KANSAS CITY, Mo. — In the moments leading up to the start of the 2017 NFL draft, sports agent Leigh Steinberg sat with relative calm at a party thrown by his client, Patrick Mahomes. The star quarterback from Texas Tech had opted to rent a country club in Tyler, Texas, to watch the proceedings with family and friends, rather than travel to the draft in Philadelphia.
Mahomes and many of his guests settled in for what it seemed could be a long night, with Mahomes thinking he might not be selected until the third round, which would take place the next day.
Steinberg, a veteran agent who has represented Hall of Fame quarterbacks Troy Aikman and Steve Young, among others, sensed that the night would proceed a lot faster for his client than what was commonly believed.
“The draft is less mysterious when one is representing a player than it is to the general public,” Steinberg said. “The Chiefs expressed interest to us early in the process, and we knew they really liked Patrick. But they were going to have to move up several spots if they were going to make it happen.”
At Chiefs headquarters in Kansas City, team chairman Clark Hunt was far more nervous. The Chiefs had gone with journeymen quarterbacks and discarded players at the game’s most important position for almost all of their 57 seasons. But in Mahomes, the franchise had finally identified a young prospect it thought it had to have.
The Chiefs did not pick until No. 27, though, and like Steinberg, they were aware that they wouldn’t get Mahomes without making a big leap in the first round. They had discussed deals with five or six teams near the top of the draft — with at least one trade locked in place.
But the variables were too many for the Chiefs to feel confident about getting Mahomes.
“We knew that we were interested in Patrick, and if the opportunity came along for us to trade up and get him, it was something that we wanted to do,” Hunt said. “I would say that in a lot of ways, it made it more of a nervous first hour just watching the players come off the board.”
With Mahomes still available as the draft reached the 10th pick, the Chiefs took that trade they’d had in place. They sent the 27th pick, a third-round selection and their first-round choice in 2018 to the Buffalo Bills for the right to draft Mahomes with the 10th pick.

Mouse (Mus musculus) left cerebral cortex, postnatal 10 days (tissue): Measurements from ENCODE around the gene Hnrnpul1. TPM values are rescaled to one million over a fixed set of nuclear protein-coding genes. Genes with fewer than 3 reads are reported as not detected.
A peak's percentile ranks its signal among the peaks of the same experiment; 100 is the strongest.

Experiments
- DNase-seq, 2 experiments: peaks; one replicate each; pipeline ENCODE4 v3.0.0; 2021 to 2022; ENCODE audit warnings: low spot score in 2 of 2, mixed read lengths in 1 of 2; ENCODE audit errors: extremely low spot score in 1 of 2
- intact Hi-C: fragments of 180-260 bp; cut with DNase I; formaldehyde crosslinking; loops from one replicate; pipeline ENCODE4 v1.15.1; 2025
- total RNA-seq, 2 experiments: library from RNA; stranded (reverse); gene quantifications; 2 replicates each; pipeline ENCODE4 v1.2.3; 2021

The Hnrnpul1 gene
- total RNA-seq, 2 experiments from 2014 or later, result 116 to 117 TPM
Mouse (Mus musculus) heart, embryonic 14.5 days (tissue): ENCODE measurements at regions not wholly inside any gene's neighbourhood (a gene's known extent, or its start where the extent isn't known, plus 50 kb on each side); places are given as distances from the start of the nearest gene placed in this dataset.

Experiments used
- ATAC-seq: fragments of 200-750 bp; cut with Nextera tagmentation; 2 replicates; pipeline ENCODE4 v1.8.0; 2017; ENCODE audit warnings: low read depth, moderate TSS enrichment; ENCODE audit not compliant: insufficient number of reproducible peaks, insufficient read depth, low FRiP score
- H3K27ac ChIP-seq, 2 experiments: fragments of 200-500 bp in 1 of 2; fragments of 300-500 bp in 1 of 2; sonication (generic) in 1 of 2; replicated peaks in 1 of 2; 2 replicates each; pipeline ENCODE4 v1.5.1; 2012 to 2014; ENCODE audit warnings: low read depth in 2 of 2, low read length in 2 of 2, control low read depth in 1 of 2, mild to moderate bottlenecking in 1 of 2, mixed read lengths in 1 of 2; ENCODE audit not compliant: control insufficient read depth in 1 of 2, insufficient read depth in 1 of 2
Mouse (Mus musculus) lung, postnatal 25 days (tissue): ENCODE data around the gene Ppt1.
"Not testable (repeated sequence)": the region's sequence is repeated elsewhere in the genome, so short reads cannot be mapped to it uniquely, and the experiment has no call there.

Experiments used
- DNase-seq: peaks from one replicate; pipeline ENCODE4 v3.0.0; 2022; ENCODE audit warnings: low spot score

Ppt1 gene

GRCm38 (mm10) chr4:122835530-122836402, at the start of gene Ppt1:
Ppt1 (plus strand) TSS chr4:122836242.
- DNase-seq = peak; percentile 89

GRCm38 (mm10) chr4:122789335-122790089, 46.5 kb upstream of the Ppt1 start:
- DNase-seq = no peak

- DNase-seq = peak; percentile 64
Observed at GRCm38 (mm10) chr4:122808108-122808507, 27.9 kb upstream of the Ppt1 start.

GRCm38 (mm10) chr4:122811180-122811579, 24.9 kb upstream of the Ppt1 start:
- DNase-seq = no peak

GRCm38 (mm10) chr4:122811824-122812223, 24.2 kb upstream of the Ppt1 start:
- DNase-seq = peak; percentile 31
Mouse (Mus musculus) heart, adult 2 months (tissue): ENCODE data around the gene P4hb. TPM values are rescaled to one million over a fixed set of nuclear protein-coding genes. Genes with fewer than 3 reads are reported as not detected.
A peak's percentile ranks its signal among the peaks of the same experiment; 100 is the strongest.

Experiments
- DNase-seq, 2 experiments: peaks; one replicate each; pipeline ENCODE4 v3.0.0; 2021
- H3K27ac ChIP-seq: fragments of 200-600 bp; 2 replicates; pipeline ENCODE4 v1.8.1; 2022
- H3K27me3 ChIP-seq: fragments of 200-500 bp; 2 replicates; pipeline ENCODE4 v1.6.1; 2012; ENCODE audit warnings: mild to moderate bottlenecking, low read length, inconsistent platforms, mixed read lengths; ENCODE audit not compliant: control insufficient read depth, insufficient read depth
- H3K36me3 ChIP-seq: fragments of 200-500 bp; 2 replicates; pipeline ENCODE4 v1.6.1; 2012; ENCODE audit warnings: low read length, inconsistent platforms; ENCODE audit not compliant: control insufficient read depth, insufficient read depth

The trade looks like one that will alter the balance of power in the AFC for years to come, something the Chiefs sensed when they made it.
“It was pretty tense in [the draft room] for a little bit because we knew there were a couple other teams trying to get him,” coach Andy Reid said. “There was a bit of tension, but everyone was excited when it happened. It wasn’t one of those deals where half the room was in on him and half wasn’t. Everybody was in on this kid and liked him, so everyone was pretty fired up.”
The timing was right in more ways than one for the Chiefs to draft a quarterback in the first round for the first time in 34 years. They had a veteran quarterback in Alex Smith, but some in the organization thought the Chiefs had gone as far as they could with him.
Smith led the Chiefs to the 2016 AFC West championship, their first in six years, but hadn’t been able to get Kansas City past the divisional round of the playoffs in his four seasons as the starter. At the time of the 2017 draft, Smith was a couple of weeks short of his 33rd birthday.
More importantly, Mahomes was a quarterback prospect like few others Reid had seen.
“Everybody liked this guy,” Reid said. “We couldn’t find anybody that didn’t like him. I thought Willie [Davis] did a great job of scouting him. That’s his area right there — that Texas area right there and Texas Tech in particular. I thought he did a good job of scouting him.
“We got to know the kid before we got to know the kid. Everybody kind of just fell in love with the kid and what he was all about and how he went about his business and how he played. That doesn’t happen every year. I’m saying it like it’s easy. That’s not something that happens every year. When that happens, Ron Wolf told me this a long time ago: ‘If you have one of those guys that you like, you go get them.'”